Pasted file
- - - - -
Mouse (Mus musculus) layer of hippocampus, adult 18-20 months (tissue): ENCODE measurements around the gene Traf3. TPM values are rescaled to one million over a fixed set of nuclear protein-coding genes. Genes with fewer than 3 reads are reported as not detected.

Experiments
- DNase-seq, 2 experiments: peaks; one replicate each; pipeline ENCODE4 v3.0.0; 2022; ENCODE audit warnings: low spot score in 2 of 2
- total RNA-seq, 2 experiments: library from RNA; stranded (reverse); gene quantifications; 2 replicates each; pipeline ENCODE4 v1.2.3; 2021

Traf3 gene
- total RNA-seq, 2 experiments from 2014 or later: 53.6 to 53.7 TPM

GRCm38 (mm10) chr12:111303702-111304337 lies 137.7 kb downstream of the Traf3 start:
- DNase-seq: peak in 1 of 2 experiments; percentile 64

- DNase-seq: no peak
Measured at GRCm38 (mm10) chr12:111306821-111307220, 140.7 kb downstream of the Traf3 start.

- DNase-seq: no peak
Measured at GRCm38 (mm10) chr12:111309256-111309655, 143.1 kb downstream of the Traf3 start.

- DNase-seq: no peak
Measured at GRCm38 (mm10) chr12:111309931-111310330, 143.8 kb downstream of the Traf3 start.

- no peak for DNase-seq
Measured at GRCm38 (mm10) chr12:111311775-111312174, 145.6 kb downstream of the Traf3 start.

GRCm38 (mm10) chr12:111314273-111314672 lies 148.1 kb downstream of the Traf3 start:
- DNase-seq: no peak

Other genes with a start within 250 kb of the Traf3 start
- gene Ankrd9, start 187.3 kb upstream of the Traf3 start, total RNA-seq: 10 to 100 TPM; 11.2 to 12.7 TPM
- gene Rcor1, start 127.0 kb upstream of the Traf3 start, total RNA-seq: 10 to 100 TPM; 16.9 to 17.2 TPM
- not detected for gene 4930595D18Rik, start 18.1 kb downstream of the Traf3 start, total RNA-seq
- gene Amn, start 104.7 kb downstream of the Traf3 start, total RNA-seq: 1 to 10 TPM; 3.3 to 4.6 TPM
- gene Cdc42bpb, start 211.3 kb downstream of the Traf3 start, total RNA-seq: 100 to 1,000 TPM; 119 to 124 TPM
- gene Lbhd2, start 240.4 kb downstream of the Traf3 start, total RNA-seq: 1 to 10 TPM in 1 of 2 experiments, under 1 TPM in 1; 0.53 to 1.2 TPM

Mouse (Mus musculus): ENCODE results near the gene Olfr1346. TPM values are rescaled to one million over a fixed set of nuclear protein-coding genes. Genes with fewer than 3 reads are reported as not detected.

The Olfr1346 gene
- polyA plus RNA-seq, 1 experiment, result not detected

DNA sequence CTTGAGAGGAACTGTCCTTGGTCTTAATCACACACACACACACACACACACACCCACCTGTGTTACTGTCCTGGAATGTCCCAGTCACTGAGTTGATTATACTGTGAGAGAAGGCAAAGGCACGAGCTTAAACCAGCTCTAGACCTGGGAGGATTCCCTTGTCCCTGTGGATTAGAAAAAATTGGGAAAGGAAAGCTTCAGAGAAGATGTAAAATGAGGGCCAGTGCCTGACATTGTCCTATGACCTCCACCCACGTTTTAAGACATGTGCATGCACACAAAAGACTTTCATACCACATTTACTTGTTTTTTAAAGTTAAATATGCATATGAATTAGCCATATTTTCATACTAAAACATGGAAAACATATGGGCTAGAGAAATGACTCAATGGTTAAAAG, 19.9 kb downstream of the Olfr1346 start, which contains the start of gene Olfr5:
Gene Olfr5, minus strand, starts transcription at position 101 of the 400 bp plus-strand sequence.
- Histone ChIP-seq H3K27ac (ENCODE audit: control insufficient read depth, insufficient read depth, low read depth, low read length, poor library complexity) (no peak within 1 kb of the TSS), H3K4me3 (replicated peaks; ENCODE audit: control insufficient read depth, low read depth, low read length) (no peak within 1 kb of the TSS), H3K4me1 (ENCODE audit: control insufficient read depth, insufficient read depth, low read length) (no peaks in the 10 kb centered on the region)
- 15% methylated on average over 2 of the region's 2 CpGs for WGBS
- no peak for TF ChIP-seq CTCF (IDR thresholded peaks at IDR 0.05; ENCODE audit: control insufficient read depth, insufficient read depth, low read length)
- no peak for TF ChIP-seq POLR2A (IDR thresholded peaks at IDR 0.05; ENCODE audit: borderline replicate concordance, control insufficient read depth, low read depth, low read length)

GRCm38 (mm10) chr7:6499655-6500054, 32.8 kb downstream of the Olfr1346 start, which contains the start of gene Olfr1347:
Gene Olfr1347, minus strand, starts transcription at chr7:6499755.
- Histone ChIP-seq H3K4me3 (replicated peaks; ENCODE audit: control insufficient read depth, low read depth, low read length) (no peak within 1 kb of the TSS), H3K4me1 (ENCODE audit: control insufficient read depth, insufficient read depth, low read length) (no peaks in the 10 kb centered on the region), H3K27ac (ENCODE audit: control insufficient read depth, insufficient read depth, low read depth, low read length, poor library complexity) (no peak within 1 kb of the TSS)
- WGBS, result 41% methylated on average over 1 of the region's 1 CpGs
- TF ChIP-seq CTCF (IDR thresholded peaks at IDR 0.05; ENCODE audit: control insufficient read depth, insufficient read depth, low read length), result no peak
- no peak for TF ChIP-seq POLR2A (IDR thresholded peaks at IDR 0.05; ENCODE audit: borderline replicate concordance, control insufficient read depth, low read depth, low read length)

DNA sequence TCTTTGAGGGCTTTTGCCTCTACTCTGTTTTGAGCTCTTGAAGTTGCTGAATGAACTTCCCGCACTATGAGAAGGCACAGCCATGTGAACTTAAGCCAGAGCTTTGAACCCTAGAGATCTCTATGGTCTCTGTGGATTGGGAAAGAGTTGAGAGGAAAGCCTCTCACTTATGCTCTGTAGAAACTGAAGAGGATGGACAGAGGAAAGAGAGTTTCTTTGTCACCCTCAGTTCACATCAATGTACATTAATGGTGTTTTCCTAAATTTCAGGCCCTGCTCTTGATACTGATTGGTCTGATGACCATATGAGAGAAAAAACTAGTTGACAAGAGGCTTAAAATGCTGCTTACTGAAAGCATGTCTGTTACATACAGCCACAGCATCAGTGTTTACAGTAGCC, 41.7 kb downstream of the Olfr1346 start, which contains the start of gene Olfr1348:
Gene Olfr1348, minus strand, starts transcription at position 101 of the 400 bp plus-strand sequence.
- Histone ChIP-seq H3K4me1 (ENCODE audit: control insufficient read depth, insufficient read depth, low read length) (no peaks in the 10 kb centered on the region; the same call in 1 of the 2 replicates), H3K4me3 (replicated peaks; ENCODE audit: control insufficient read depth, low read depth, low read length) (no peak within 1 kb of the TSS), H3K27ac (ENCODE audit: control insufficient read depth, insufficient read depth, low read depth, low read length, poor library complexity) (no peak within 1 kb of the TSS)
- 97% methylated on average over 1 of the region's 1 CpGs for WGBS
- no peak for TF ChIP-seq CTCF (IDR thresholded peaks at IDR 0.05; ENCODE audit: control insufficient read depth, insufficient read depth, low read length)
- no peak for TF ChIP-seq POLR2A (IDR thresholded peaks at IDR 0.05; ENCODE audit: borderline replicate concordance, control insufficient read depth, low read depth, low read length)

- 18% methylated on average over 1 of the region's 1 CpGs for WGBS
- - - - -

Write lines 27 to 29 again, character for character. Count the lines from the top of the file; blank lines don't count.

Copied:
The Olfr1346 gene
- polyA plus RNA-seq, 1 experiment, result not detected

DNA sequence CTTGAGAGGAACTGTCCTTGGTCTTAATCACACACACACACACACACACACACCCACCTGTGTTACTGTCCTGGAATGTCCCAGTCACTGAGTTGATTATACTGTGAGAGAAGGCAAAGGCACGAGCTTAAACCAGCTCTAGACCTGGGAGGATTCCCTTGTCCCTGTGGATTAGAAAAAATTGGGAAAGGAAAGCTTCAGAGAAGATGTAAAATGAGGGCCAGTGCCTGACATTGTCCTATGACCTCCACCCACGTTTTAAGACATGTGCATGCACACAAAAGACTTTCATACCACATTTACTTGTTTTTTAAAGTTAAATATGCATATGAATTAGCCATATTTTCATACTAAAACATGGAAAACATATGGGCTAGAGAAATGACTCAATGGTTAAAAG, 19.9 kb downstream of the Olfr1346 start, which contains the start of gene Olfr5: